Utah History to Go
Mormon Trail Series
The Salt Lake Tribune Arch
Pioneers Work on Preparations For the Long, Dusty Trails Ahead
Harold Schindler
Published: 04/07/1997 Category: Nation-World Page: A2

Editor's Note: To commemorate the 150th anniversary of the arrival of the Mormon pioneers in Utah, The Salt Lake Tribune is offering this day-by-day account of their trek from Winter Quarters, Nebraska, to the Great Salt Lake Valley. Tribune history writer Harold Schindler, using diaries, letters, journals and reminiscences that have come to light this century, has fleshed out the narrative. Not only is this series rich in pioneer trails history, but it is the history of those who founded and established the state of Utah.

Wednesday, April 7, 1847

In the forenoon, Wilford Woodruff, discouraged by yesterday's downpour, along with others chosen to be part of the pioneer company, begin assembling for the journey. Woodruff leaves his family and friends at Winter Quarters and starts with his section of wagons, eight in all, for the rendezvous point. When he reaches the ridge west of the cluster of log huts and dugouts that will shelter the Latter-day Saints until the pioneer party has located a new settlement west of the Rockies, Woodruff pauses to contemplate the scene.

"I took a view of the place and looked at my wife and children through my glass," he writes in his journal. After awhile, he nudges his team forward and leads the party some three miles to the old campground (near Cutler's Park, Nebraska). From there he turns on to the old Ponca road and drives four miles farther to a small valley offering excellent shelter for the horses. A small stream branching from the Little Papillion provides water. They are ten miles from Winter Quarters, a good day's travel.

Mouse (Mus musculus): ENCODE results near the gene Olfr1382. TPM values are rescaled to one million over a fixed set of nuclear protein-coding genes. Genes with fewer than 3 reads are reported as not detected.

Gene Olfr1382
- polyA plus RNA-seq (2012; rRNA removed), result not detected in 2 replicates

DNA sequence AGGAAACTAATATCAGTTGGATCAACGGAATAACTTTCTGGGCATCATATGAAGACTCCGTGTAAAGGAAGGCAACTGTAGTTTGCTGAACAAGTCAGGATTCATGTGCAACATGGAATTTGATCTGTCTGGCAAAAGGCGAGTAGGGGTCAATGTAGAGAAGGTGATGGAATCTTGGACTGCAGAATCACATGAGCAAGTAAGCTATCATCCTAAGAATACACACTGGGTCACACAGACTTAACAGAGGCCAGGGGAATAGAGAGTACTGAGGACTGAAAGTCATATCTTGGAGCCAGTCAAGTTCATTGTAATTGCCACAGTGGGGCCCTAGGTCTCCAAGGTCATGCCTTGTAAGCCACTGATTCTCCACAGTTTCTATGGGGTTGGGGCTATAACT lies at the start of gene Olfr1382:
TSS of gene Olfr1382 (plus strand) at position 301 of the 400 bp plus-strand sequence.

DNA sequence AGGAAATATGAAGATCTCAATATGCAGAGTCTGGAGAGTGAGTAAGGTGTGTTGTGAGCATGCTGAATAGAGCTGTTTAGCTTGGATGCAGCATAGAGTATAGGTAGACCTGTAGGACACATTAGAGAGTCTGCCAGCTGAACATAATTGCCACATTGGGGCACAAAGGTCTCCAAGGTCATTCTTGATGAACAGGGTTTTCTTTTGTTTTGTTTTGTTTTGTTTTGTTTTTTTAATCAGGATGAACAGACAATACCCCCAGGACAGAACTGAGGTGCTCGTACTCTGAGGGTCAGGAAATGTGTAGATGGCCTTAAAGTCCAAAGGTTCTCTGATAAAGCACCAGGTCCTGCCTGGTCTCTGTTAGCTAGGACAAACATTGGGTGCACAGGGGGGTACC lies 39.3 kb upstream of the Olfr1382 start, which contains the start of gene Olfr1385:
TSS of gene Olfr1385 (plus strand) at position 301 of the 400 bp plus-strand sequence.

Not much later, Orson Pratt and his company pull into the same campground, followed within an hour by Brigham Young and his party. The three groups, numbering twenty-five wagons in all, camp together. The night is windy and cold. Meanwhile, Thomas Bullock, "Clerk of the Pioneer Camp," is busily taking care of business at Winter Quarters: completing a list of instructions for those staying behind and he assembles 300 to 400 letters for the Mormon Battalion. Those volunteers are marching along the Santa Fe Trail under the command of Colonel Philip St. George Cooke en-route to California to fight the war against Mexico.

Bullock also packs Willard Richards' papers, fetches Richards' cow, and by afternoon, with others, is able to leave Winter Quarters with Richards' teams. Traveling by way of the "new and old burying grounds" and without wood or water, Bullock makes camp for the night on the prairie. A keen north wind knifes through the Mormons huddled in their wagons, bemoaning the lack of wood for campfires to warm them. Norton Jacob, holding the rank of captain in the Mormon Nauvoo Legion, is also part of the advance company and he is responsible for hauling the Legion's six-pounder cannon and its collateral equipment.

Good sound practical judgment has been exercised by the New England-born Brigham Young in choosing the right men to comprise the advance company of pioneers. Young and his advisers sought builders, mechanics, masons and resolute men to form the Mormon vanguard that will push the frontier beyond the Rocky Mountains. Somewhere in the Great Salt Lake Valley, Young is certain, the church members will build their city. The pioneers have been chosen for their competence in making roads, building bridges, putting up temporary quarters, and otherwise blazing a trail for the thousands who will follow this year and the next and the next. And when it comes to individuals he can depend on in good times and bad, Young looks first to his close friend, Wilford Woodruff, then in his forty-first year, to head up the first contingent of the pioneer party.

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